Esquire, Dec 2013
Famous for his wracked, intense performances, Joaquin Phoenix might be the most daring, least predictable actor in Hollywood. But away from the set, the star of the forthcoming Spike Jonze movie Her turns out to be the sweetest, most humble, least pretentious leading man of his generation.
Photographs by Simon Emmett.
He lives up on Mulholland Drive, the winding crest at the top of the Hollywood Hills, where you get the glittering views that accompany success in this city. But of all the views that Joaquin Phoenix could enjoy – out west, say, to the Pacific, or south to Hollywood, the twinkling rug that rolls down across Sunset and beyond – he chooses to look north, across the San Fernando Valley, standing out in his back yard, smoking American Spirits, and tracing the grid sprawl way out to the paper cut mountains that serrate the horizon in the far distance.
“That’s where we lived when I was a kid,” he says. “I’m talking about the fucking foothills. The deepest valley that you can get. We’d get into a station wagon that would break down at least twice a fucking week, and we’d drive, all five of the kids, to the different studios for auditions – Warner Brothers, Fox, Paramount, all of them.”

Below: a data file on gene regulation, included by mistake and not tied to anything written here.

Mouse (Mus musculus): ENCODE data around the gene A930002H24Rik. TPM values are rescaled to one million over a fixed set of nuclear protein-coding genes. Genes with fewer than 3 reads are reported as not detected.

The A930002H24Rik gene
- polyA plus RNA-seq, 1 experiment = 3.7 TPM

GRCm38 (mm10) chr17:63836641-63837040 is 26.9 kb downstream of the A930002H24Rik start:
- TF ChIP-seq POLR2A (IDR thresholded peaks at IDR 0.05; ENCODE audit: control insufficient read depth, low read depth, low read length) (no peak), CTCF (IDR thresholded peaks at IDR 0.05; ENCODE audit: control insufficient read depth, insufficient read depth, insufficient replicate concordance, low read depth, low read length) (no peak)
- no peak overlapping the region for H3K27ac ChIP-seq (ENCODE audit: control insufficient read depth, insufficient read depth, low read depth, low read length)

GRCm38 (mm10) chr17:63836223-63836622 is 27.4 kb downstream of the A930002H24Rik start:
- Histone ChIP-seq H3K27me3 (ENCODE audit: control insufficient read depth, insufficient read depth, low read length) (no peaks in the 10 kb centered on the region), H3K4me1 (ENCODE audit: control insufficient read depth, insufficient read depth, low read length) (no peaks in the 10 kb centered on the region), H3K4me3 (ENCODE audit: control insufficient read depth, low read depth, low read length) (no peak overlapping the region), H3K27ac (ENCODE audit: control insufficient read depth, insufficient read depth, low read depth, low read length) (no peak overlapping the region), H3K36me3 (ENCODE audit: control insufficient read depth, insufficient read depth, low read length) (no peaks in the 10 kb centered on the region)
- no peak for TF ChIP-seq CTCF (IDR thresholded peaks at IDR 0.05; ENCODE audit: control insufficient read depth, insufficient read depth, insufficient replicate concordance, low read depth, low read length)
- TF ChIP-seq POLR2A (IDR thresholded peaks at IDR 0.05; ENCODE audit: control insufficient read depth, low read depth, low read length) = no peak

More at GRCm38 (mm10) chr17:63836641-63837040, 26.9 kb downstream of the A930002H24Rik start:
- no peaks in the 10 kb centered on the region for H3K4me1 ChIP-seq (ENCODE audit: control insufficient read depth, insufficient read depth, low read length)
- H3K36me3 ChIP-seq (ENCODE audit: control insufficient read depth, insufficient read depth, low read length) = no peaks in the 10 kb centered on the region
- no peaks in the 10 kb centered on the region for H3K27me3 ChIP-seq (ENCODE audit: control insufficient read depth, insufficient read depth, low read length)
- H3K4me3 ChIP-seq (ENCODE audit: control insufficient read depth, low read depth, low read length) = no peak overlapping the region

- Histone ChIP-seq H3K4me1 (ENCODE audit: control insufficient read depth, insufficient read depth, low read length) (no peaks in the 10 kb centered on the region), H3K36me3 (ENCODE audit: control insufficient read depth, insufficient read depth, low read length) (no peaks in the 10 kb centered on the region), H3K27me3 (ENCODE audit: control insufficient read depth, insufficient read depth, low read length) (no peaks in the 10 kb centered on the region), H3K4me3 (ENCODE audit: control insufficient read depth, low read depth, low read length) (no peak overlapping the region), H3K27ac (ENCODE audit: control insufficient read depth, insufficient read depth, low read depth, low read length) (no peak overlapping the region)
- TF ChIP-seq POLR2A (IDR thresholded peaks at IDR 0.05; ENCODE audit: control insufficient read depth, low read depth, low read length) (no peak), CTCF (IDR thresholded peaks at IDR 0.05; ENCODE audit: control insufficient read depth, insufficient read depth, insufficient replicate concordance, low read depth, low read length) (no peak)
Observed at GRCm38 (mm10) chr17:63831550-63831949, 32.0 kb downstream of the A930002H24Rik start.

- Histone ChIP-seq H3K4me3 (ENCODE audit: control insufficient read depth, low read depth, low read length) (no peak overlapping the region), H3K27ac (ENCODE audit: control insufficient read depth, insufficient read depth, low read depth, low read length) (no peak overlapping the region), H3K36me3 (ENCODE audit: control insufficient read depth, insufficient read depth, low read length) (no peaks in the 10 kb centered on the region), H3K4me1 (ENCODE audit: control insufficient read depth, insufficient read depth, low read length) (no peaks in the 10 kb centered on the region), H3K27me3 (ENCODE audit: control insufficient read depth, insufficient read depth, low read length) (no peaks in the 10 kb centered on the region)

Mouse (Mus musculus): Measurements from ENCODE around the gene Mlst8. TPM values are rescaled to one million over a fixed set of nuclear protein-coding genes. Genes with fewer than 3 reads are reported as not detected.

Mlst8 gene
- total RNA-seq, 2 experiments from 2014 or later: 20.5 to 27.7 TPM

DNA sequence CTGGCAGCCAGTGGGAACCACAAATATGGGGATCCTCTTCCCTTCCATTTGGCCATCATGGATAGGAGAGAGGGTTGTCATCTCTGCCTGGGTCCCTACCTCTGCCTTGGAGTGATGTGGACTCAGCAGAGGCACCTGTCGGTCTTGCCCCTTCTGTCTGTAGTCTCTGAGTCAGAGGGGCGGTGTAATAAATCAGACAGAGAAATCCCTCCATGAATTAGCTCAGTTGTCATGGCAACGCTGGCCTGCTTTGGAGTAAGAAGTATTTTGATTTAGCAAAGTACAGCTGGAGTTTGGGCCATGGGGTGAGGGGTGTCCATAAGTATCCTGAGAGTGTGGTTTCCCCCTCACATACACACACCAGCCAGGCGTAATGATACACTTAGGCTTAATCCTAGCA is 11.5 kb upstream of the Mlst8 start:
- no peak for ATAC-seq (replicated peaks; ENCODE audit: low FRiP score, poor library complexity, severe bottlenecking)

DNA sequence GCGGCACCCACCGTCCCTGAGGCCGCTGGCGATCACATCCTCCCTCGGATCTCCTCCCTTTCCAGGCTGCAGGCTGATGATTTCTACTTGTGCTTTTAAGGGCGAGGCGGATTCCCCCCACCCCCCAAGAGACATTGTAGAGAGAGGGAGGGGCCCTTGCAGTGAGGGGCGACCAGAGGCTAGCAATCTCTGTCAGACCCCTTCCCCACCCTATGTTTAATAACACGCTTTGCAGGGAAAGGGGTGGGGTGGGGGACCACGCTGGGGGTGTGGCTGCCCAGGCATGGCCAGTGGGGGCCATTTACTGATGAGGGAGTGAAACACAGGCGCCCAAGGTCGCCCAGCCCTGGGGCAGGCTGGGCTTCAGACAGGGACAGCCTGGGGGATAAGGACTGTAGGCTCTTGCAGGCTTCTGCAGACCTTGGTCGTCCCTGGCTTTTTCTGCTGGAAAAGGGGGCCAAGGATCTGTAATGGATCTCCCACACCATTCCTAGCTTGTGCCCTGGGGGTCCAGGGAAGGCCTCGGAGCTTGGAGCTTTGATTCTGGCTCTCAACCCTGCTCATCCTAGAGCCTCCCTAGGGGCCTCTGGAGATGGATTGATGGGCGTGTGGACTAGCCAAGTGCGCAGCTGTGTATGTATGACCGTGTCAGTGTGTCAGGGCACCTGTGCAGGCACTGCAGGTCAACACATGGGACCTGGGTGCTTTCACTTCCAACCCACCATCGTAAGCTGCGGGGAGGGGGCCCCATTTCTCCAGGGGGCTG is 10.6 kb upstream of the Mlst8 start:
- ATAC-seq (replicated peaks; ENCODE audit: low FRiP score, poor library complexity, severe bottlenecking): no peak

The Phoenix backstory has a mythic quality – adventurous, hippyish and entirely suited to California in the 1970s. His parents met while hitchhiking and joined a religious cult, The Children of God, which sent them travelling through central America for several years doing missionary work. Something felt off, so they left and returned to Los Angeles – this was long before the group collapsed in a heap of sex scandals, child abuse and suicide. They even changed their names to symbolize their rebirth, from ‘Bottom’ to ‘Phoenix’.